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How to…Hammer a high ball


Originally published on: 04/04/11 14:31

‘How to…Hammer a high ball’ featured in the December 2010 issue of tennishead magazine. For more details on how to subscribe, click here.

Objectives: Hit ’em high                                                                   

The key to Soderling’s attacking forehand is the height at which he strikes the ball. From between chest and shoulder high, he can hit through the ball with pace and still guarantee himself good net clearance.

Drills: Four-thought     

There are four elements to a good forehand: good footwork to the ball, keeping your head still, making contact out in front, and core stability. Work on all four and you will be able to reproduce the shot perfectly again and again.

Soderling has a very wide open stance creating a solid platform to hit from, while his shoulders have rotated almost perpendicular to the court during his high racket takeback in preparation for the high-bouncing ball.

Key point:               Soderling’s left arm is outstretched to aid his balance and help his shoulder rotation.


You can now see Soderling’s western grip and how the arm is going to straighten for maximum racket head speed during contact. As he reaches the point of maximum shoulder rotation, he bends his right knee to load his weight onto the back leg.


Look how laid back Soderling’s wrist is so he can ‘whip’ the racket through the shot. His weight is all on the right leg, while his core strength – crucial in today’s game – helps him maintain his posture and balance.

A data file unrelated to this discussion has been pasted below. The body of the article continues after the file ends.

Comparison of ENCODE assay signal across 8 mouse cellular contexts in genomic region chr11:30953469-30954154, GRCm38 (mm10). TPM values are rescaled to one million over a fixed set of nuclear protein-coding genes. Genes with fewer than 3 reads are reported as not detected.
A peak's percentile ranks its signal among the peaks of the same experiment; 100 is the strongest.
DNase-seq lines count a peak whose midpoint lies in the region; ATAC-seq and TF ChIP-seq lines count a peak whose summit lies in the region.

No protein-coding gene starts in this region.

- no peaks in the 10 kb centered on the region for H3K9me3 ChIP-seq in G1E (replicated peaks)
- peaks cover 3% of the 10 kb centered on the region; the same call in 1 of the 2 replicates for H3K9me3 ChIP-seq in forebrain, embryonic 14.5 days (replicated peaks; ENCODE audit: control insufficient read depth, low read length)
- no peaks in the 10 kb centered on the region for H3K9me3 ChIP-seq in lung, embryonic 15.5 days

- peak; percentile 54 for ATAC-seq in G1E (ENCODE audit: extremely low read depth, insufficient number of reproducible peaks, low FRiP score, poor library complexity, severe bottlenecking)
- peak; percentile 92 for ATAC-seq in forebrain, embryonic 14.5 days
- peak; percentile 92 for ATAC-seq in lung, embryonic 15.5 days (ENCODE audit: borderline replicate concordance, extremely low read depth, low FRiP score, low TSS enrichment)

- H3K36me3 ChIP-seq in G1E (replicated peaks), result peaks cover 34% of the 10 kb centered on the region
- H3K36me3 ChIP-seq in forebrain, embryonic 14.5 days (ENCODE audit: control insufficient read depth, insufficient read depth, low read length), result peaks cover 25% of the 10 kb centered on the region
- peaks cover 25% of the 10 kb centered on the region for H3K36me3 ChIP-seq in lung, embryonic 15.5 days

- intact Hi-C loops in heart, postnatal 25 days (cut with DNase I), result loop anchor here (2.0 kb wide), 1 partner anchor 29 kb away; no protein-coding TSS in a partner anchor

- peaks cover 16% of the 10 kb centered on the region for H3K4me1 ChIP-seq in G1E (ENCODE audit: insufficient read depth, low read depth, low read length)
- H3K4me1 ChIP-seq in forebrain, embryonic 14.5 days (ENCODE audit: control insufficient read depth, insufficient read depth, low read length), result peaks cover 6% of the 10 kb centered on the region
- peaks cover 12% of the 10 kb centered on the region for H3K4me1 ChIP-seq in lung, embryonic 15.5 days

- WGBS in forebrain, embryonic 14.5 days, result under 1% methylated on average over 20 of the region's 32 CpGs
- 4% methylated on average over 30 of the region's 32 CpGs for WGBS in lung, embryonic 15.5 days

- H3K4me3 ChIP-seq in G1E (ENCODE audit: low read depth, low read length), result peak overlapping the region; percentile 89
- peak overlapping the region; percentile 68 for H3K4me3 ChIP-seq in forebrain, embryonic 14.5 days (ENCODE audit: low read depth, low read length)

Golden rule:            Keep the racket face closed and brush up the back of the ball to generate topspin, it is the shoulder turn that injects power into a big forehand.

Soderling takes the ball well out in front of him, by uncoiling his torso. This cuts down his opponent’s recovery time, allows him to track the ball and his opponent and gives him the maximum swing distance, maximising his racket head speed.

Key point:               Most tennis is played on high bouncing courts. Although Soderlng hits his forehand fairly flat, his racket still comes from below the ball to impart topspin.

Note how still Soderling’s head and left arm are in frames 3, 4 and 5. The arm has acted as a counter-balance to the explosive movement that’s happening on his forehand side, keeping him in control of the on a consistent basis.

Soderling generates so much racket head speed with his arm and torso rotation that he hardly needs to drive through the shot with his legs. All his weight has done from the first frame to the last is shift from his right foot to his left.             

Key point:         Look at Soderling’s ‘windscreen wiper’ follow through – the racket finishes in front of the shoulder rather that over it, generating topspin with his wrist snap.



Tim Farthing, Tennishead Editorial Director & Owner, has been a huge tennis fan his whole life. He's a tennis journalist and entrepreneur as well as playing tennis to a national standard. He also helps manage his local club and volunteers for his local tennis organisation. He's a specialist in content about the administration of professional tennis and tennis coaching for all levels.